Former Chicago Bear Sues NFL for Damages from Concussions
On March 27, 2018, former Chicago Bear Craig Steltz filed a lawsuit against the NFL in Louisiana federal court. In the lawsuit, Steltz requested financial compensation for the chronic injuries, expenses, and intangible losses suffered as a result of the NFL’s “intentional tortious misconduct, including fraud, intentional misrepresentation, and negligence.” Steltz claimed that he suffers from the pathological and debilitating effects of mild traumatic brain injuries (MTBI) caused by the repeated concussive and sub-concussive impacts that he experienced while playing in the NFL. Steltz, a fourth round pick, played his entire NFL career, 2008 to 2014, with the Chicago bears, appearing in 77 games.
According to the complaint, the NFL ignored, minimized, disputed, and actively suppressed broader awareness of the link between sub-concussive and concussive injuries in football and the chronic neurocognitive damage, illnesses, and decline suffered by former players, including Steltz. Steltz alleged that there was medical literature dating back as far as 1928 demonstrating a scientifically observed link between repetitive blows to the head and neurocognitive problems. In 1994, the NFL formed a Mild Traumatic Brain Injury Committee to study the impacts concussions on NFL players and claimed the Committee was independent. However, the Committee included five members that were affiliated with the NFL. For example, the complaint alleged that the Committee’s chair, Elliot Pellman, was the physician and trainer for the New York Jets who had no specialized concussion training. Further, the Committee’s findings from 2003 to 2009 said that concussions did not pose a health risk to players and it was safe for players to return to the field after they had suffered a concussion during a game. The Committee’s findings directly contradicted research conducted by experts in sports concussion.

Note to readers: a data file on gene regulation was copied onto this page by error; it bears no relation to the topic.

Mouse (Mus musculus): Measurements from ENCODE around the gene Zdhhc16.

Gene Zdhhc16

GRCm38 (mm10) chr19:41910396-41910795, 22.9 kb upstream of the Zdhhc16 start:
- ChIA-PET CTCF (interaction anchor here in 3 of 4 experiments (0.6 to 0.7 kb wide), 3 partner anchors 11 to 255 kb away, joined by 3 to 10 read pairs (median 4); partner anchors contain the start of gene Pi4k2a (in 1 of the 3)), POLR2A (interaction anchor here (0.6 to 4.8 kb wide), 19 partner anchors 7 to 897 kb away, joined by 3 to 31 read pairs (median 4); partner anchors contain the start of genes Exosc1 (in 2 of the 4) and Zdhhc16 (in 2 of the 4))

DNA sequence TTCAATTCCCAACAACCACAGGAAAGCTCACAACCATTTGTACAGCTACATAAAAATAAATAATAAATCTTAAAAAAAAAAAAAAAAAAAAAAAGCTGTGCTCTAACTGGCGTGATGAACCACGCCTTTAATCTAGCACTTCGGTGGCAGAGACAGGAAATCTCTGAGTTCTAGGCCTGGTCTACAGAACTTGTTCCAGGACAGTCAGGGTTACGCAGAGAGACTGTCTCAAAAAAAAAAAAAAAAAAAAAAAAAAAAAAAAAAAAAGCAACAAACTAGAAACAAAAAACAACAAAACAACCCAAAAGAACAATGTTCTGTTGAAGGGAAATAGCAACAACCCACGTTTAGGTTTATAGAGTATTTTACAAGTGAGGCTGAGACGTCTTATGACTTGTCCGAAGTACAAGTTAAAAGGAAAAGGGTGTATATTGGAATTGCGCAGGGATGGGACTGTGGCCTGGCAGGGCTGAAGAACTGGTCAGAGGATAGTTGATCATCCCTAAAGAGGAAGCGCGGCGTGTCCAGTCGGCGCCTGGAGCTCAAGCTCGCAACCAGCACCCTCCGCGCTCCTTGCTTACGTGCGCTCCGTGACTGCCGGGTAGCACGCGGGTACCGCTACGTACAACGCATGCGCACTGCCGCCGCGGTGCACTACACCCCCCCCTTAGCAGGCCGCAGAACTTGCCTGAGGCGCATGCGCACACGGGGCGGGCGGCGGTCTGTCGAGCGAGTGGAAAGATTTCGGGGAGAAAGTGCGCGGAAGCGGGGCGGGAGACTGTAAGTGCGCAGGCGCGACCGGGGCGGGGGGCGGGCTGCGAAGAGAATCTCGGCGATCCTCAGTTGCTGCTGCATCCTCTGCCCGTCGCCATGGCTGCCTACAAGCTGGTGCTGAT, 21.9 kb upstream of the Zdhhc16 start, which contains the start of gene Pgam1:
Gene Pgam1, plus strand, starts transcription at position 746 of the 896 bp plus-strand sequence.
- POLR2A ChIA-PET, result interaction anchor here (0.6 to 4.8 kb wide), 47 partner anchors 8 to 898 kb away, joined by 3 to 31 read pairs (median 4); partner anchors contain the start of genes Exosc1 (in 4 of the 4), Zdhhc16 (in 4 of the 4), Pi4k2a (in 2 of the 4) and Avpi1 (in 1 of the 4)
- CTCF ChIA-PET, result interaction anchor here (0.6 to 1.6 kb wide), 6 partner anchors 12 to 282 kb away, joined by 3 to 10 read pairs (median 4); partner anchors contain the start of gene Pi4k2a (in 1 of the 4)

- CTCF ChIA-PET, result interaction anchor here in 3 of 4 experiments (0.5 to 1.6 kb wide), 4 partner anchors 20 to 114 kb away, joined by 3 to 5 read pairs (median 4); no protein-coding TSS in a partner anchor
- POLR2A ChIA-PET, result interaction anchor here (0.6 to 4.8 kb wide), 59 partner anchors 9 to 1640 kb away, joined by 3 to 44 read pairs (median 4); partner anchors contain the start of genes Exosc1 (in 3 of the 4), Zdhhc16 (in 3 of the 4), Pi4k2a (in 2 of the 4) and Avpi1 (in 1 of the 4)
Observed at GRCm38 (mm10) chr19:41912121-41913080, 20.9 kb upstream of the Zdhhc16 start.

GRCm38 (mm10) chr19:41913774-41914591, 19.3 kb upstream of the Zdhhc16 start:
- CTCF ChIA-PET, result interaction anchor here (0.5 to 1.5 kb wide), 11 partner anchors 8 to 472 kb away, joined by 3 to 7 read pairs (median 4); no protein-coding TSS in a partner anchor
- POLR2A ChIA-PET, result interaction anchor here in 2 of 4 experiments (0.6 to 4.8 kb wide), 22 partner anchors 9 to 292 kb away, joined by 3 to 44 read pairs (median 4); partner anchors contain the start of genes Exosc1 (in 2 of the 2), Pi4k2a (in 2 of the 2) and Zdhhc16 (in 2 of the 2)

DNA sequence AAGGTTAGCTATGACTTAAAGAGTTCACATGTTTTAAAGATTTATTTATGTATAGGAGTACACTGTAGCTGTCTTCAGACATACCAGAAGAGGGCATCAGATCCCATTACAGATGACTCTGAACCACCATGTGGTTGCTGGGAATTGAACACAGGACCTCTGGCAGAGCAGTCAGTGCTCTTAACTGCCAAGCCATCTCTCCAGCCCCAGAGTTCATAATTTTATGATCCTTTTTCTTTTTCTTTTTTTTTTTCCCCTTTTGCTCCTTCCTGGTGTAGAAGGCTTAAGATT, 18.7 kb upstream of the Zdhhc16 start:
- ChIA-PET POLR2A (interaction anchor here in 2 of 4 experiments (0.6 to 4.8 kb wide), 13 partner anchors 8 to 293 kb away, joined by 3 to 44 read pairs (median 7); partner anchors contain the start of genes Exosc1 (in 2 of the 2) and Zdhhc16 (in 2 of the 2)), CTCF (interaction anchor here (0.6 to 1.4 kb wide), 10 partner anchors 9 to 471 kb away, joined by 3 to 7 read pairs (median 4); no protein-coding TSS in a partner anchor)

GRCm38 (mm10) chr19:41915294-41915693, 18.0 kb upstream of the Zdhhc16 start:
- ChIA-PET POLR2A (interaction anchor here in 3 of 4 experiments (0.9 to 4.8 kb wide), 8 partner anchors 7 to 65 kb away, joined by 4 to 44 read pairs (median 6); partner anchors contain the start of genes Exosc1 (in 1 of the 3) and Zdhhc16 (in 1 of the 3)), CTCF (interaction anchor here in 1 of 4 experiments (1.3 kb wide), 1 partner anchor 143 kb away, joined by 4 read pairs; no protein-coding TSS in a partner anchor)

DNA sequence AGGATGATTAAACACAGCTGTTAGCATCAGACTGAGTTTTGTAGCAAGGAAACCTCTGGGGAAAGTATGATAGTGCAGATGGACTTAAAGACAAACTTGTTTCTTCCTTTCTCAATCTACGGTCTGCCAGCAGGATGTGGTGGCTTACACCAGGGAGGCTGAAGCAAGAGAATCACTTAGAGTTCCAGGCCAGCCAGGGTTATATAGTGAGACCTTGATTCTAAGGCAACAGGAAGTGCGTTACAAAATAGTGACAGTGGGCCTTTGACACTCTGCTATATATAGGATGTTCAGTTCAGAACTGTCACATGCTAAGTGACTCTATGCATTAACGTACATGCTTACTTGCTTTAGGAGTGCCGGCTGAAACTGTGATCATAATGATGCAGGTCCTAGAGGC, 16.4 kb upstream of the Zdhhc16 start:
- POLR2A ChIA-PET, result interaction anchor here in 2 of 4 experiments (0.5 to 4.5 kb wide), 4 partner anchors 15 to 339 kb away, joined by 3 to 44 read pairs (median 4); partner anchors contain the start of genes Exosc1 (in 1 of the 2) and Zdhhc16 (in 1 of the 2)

However, it was not until March 14, 2016, when the NFL for the first time, publicly acknowledged the link between football-related head trauma and chronic traumatic encephalopathy and other devastating brain diseases. In 2016, a $1 billion concussion settlement was reached, which compensated more than 20,000 former NFL players over the course of the next 65 years. As part of the settlement, the NFL admitted no fault and an NFL official spoke to Congress acknowledging a definite link between football and chronic traumatic encephalopathy. However, the settlement was only for players that retired from the NFL by July 2014. Steltz did not meet the deadline as he was released by the Bears on August 25, 2014 and he never played in the NFL again.
Steltz claimed that the NFL was negligent, failed to inform NFL players of the risks, and/or was willfully blind to the medically proven fact that repetitive MTBI would lead to neurocognitive injuries. Further, Steltz claimed that the NFL actively suppressed and kept secret information about MTBI it knew would change the economics of the game and the health of players. As such, the NFL caused or contributed to Steltz’s injuries and increased risks by historically ignoring the true risks of MTBI, failing to disclose the true risks of repetitive MTBI to NFL players, and since 1994, deliberately spread misinformation concerning the cause and effect relationship between MTBI in NFL football and latent neurodegenerative disorders and diseases.